If there is one thing the last three World Series champions have in common it is arguably team chemistry. Being a bit older, I’ve heard about the importance of team chemistry going back to the early 1970’s Oakland Athletics, but it goes back much further than that. Though not quantifiable, is it necessary to win?
The New York Yankees had a divided clubhouse from 1927-32 because Babe Ruth didn’t like Lou Gehrig, but that didn’t stop them from winning championships in 1927, ’28, and ’32. Likewise, the 70’s version of the Yankees, aka “The Bronx Zoo,” had little (if any) chemistry as they cruised to championships in 1977 and ’78. I mean, Billy Martin refused to talk to some of his own players.
Most analytics guys will tell you that team chemistry means nothing. Their argument is that if a team is winning, the players will get along and if a team is losing, there’s no chemistry. It’s a bit of a chicken-and-egg issue, but winning will usually beget chemistry. I cannot dismiss that notion completely.
“I think production ultimately creates chemistry,” said A’s GM Billy Beane, the godfather of modern baseball analytics, in 2014.
But the Royals, Cubs, and Astros seemed to have had that spark during the formative years leading up to their championships. For each of those teams, their core groups had played together for years going all the way back to Class-A baseball. Going through the trials and tribulations of learning the nuances of the game likely played a key role in developing those bonds. Indeed, all three teams championed an “us against the world” attitude in their ascensions to the crown.
Two teams sure to exhibit that attitude next season will be the Colorado Rockies and Cleveland Indians. Of course, they’re already very good teams. Cleveland was stunned in the ALDS by the Yankees this year and the BBWAA has made it clear that the 2017 Rockies simply didn’t matter. Those incidents will surely stoke the teams’ respective fires.The Dodgers may be motivated in 2018, though that clubhouse doesn’t seem to have a similar mentality.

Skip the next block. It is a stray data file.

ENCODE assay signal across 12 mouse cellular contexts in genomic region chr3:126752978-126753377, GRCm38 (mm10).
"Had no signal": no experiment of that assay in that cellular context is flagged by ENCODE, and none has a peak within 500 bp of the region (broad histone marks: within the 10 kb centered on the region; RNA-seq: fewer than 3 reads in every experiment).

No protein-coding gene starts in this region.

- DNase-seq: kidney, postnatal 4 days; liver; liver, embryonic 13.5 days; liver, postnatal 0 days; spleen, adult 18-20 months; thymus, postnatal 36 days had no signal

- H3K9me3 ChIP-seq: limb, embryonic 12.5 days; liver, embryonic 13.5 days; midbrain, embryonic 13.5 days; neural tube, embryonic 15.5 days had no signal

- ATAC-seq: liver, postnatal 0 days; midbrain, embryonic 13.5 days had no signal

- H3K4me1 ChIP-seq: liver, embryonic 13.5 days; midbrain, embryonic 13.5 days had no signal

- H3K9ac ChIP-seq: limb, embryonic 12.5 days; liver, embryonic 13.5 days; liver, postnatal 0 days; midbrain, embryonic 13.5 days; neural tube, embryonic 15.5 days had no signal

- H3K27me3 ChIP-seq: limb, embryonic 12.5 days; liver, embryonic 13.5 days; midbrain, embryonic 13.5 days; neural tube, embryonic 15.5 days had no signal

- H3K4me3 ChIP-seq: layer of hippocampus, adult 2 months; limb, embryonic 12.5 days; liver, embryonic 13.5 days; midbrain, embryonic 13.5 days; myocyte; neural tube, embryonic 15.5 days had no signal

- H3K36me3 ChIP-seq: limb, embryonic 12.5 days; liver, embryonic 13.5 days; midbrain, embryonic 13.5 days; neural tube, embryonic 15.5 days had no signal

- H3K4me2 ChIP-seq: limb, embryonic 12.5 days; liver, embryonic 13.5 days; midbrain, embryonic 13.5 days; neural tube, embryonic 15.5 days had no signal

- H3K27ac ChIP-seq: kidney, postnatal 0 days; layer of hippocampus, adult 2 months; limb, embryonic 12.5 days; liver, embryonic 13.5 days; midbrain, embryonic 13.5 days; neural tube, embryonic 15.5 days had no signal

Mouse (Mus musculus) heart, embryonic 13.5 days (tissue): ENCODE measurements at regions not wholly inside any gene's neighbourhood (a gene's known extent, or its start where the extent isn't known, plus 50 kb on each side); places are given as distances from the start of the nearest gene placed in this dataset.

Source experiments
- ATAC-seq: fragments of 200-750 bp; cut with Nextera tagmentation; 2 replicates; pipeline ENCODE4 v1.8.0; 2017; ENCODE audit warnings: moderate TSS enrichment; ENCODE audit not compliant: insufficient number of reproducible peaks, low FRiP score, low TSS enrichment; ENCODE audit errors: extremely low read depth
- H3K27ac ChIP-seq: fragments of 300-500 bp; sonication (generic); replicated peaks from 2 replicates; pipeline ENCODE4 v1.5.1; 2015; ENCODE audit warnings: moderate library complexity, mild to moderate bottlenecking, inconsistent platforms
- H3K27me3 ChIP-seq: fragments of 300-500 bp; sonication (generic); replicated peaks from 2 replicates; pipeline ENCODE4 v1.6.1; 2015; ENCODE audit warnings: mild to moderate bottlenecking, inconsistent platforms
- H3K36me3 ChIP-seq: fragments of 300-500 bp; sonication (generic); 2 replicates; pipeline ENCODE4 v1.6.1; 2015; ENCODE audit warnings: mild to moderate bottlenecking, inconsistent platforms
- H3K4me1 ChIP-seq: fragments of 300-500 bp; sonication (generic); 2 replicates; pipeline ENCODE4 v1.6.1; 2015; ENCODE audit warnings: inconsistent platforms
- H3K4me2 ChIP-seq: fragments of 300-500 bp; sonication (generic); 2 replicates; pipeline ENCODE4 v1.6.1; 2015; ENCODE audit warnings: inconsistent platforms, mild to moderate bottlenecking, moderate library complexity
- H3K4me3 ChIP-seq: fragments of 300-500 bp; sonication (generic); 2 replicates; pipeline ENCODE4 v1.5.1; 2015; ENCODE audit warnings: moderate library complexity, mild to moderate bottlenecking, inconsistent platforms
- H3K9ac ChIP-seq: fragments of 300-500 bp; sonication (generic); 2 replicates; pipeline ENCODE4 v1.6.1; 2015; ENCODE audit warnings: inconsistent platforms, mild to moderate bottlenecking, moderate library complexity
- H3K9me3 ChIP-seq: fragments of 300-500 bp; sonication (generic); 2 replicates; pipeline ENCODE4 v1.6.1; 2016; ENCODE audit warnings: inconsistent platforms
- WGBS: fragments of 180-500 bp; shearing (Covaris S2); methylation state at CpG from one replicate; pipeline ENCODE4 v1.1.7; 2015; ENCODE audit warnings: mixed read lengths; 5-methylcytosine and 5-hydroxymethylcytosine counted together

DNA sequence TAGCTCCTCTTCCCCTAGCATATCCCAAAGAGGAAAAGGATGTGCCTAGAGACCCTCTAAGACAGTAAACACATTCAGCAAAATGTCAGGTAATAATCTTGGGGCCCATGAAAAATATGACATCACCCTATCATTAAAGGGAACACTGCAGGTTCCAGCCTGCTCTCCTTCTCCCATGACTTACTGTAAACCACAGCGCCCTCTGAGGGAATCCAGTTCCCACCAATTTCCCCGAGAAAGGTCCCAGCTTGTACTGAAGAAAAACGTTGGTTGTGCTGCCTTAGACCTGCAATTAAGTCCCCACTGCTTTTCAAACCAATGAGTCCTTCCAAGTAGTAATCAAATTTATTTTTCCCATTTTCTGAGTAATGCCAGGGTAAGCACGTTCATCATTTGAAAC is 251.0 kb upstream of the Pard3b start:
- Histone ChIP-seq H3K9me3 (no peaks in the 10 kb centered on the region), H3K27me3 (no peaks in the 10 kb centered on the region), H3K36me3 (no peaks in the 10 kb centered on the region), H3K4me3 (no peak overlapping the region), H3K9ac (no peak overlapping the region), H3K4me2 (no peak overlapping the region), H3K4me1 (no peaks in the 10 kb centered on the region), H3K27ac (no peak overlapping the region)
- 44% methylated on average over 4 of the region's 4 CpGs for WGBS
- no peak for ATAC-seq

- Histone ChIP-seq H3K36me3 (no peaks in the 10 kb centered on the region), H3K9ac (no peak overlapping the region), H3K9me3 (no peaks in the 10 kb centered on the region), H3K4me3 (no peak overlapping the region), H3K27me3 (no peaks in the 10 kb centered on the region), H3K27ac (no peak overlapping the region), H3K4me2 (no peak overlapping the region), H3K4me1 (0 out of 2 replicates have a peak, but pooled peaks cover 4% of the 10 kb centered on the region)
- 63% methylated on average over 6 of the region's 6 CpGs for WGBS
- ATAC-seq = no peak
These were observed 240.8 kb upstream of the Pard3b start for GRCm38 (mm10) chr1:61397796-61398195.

Maybe the Cubs lost a little of their mojo when David Ross retired. Yesterday, Evan talked about a potential trade of Jason Heyward to the San Francisco Giants. Heyward is one of the team’s clubhouse leaders. Don’t get me wrong, I’d love to see the Cubs lose some of the obligation of that contract, but you can’t underestimate the value of the $184M pep talk that allegedly played a big part in the Cubs first championship since 1908. Though not quantifiable, that is arguably the best check the Cubs have ever endorsed.
Roy Halladay Dies In Plane Crash
I’m sure you’ve all heard the terrible news about Roy Halladay by now. The two-time Cy Young Award winner was a model of hard work and a true throwback to previous generations of baseball. Halladay, an eight-time All-Star who went 203-105 with a 3.38 ERA in his 16-year career with the Blue Jays and Phillies, became only the second pitcher to throw a postseason no-hitter in 2010.
Halladay was 40 years old.
Velcro-Gate: Yadier Molina makes the list of baseball’s all-time biggest conspiracies. Here’s the clip from Wrigley of the time Yadi had a baseball bounce up and stick to his chest protector.
Phil Rogers lists the ten players who had breakout seasons in 2017.
The Baltimore Orioles have interest in Andrew Cashner and Jason Vargas.
The Yankees’ search for a new manager continues. General manager Brian Cashman is looking for a “fresh voice” to lead the team.
A study shows that MLB batters prefer hip-hop walk up songs while relief pitchers prefer to enter the game accompanied by classic rock music. Though definitely not quantifiable,you’ll likely see more success as a hitter as a hitter with something by Taylor Swift (Anthony Rizzo, Bryce Harper).
Wednesday Walk Up Song
Welcome to Jamrock by Damian Marley